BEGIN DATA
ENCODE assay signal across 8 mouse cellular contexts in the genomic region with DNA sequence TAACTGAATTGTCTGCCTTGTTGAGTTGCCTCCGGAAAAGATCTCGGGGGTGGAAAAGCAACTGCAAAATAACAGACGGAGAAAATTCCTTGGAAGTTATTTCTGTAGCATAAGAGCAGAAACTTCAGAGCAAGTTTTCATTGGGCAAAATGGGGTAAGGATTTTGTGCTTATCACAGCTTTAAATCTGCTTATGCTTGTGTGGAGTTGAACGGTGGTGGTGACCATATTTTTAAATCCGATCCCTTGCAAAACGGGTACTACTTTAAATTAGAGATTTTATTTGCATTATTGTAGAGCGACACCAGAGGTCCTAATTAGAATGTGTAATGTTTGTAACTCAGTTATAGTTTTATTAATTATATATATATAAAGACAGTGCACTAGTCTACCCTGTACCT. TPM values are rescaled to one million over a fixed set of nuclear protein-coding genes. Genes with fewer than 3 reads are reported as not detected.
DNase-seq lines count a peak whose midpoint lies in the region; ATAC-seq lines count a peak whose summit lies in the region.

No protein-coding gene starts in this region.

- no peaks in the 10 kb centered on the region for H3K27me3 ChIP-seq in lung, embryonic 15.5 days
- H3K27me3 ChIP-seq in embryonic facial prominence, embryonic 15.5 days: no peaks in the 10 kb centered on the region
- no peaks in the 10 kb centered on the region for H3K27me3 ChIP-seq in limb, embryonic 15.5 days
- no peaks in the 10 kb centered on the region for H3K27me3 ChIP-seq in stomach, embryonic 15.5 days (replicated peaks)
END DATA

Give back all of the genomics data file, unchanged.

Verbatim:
ENCODE assay signal across 8 mouse cellular contexts in the genomic region with DNA sequence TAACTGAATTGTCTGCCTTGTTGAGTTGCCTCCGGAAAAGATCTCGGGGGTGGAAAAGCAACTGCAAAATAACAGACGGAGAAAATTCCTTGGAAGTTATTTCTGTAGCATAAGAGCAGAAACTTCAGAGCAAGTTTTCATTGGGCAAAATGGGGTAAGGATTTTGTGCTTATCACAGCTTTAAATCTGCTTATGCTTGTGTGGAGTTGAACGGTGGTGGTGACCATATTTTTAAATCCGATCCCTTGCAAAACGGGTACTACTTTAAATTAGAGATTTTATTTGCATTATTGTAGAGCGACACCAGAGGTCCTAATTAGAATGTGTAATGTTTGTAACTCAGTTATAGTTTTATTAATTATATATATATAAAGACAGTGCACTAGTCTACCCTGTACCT. TPM values are rescaled to one million over a fixed set of nuclear protein-coding genes. Genes with fewer than 3 reads are reported as not detected.
DNase-seq lines count a peak whose midpoint lies in the region; ATAC-seq lines count a peak whose summit lies in the region.

No protein-coding gene starts in this region.

- no peaks in the 10 kb centered on the region for H3K27me3 ChIP-seq in lung, embryonic 15.5 days
- H3K27me3 ChIP-seq in embryonic facial prominence, embryonic 15.5 days: no peaks in the 10 kb centered on the region
- no peaks in the 10 kb centered on the region for H3K27me3 ChIP-seq in limb, embryonic 15.5 days
- no peaks in the 10 kb centered on the region for H3K27me3 ChIP-seq in stomach, embryonic 15.5 days (replicated peaks)